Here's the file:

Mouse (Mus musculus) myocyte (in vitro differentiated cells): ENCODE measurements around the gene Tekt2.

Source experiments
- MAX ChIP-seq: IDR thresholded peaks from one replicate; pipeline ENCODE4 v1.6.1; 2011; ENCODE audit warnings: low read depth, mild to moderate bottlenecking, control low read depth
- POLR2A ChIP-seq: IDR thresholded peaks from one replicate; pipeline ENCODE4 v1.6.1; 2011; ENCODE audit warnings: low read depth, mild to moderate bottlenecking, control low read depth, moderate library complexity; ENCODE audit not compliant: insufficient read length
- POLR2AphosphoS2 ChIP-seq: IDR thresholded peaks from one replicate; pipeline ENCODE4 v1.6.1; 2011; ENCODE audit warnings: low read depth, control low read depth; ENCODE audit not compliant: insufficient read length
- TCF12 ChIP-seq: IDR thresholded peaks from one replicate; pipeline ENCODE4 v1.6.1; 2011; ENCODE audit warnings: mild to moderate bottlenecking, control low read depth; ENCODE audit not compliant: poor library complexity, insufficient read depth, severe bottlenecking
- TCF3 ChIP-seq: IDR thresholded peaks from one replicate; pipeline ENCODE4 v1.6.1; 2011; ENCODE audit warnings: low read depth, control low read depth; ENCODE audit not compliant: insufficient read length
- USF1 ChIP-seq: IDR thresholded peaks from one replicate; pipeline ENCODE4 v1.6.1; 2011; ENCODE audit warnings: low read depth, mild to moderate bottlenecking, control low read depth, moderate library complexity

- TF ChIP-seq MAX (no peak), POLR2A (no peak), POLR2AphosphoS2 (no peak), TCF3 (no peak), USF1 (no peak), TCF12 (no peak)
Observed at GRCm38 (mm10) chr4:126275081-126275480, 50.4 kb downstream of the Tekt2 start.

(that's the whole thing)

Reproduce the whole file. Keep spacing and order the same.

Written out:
Mouse (Mus musculus) myocyte (in vitro differentiated cells): ENCODE measurements around the gene Tekt2.

Source experiments
- MAX ChIP-seq: IDR thresholded peaks from one replicate; pipeline ENCODE4 v1.6.1; 2011; ENCODE audit warnings: low read depth, mild to moderate bottlenecking, control low read depth
- POLR2A ChIP-seq: IDR thresholded peaks from one replicate; pipeline ENCODE4 v1.6.1; 2011; ENCODE audit warnings: low read depth, mild to moderate bottlenecking, control low read depth, moderate library complexity; ENCODE audit not compliant: insufficient read length
- POLR2AphosphoS2 ChIP-seq: IDR thresholded peaks from one replicate; pipeline ENCODE4 v1.6.1; 2011; ENCODE audit warnings: low read depth, control low read depth; ENCODE audit not compliant: insufficient read length
- TCF12 ChIP-seq: IDR thresholded peaks from one replicate; pipeline ENCODE4 v1.6.1; 2011; ENCODE audit warnings: mild to moderate bottlenecking, control low read depth; ENCODE audit not compliant: poor library complexity, insufficient read depth, severe bottlenecking
- TCF3 ChIP-seq: IDR thresholded peaks from one replicate; pipeline ENCODE4 v1.6.1; 2011; ENCODE audit warnings: low read depth, control low read depth; ENCODE audit not compliant: insufficient read length
- USF1 ChIP-seq: IDR thresholded peaks from one replicate; pipeline ENCODE4 v1.6.1; 2011; ENCODE audit warnings: low read depth, mild to moderate bottlenecking, control low read depth, moderate library complexity

- TF ChIP-seq MAX (no peak), POLR2A (no peak), POLR2AphosphoS2 (no peak), TCF3 (no peak), USF1 (no peak), TCF12 (no peak)
Observed at GRCm38 (mm10) chr4:126275081-126275480, 50.4 kb downstream of the Tekt2 start.